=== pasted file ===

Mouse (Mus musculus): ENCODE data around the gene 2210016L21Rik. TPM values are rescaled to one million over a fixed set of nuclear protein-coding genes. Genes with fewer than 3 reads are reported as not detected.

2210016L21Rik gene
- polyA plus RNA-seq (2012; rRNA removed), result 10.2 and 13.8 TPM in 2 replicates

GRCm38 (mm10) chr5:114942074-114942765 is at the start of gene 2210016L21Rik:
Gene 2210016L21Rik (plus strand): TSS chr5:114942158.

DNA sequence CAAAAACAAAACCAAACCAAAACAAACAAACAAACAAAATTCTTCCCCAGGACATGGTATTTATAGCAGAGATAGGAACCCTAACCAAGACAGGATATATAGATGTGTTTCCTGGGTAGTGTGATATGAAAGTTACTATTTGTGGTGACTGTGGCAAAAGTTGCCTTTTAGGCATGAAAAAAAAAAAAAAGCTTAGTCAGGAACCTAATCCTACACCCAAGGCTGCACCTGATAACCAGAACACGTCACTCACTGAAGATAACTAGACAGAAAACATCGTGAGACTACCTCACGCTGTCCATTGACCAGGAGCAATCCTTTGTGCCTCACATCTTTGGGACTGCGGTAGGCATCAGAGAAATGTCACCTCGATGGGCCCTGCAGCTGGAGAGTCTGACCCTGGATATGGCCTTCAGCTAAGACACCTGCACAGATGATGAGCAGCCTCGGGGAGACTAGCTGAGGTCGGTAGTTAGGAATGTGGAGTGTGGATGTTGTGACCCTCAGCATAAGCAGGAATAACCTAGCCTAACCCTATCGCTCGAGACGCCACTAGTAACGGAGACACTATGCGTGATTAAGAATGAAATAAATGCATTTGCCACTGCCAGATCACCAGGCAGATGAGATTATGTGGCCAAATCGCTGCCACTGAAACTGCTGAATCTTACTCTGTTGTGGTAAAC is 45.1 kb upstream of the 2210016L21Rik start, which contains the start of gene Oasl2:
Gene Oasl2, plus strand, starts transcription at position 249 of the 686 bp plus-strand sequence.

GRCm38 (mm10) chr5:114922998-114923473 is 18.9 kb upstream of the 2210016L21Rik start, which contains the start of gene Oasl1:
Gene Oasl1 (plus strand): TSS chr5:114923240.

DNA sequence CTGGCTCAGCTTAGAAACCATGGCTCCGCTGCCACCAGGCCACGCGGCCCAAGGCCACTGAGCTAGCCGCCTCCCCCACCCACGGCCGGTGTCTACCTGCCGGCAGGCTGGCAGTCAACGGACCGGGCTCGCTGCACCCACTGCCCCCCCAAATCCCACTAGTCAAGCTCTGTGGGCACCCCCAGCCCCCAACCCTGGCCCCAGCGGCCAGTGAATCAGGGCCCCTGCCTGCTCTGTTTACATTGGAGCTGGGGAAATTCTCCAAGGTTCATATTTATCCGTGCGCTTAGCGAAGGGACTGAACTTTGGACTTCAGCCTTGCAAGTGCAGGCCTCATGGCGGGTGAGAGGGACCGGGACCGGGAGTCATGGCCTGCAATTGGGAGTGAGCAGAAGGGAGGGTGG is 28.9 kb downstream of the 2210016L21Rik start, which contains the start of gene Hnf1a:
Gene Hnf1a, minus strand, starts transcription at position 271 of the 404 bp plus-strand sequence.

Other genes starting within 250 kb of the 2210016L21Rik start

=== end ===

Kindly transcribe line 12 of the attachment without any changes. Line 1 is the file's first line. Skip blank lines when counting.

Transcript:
Other genes starting within 250 kb of the 2210016L21Rik start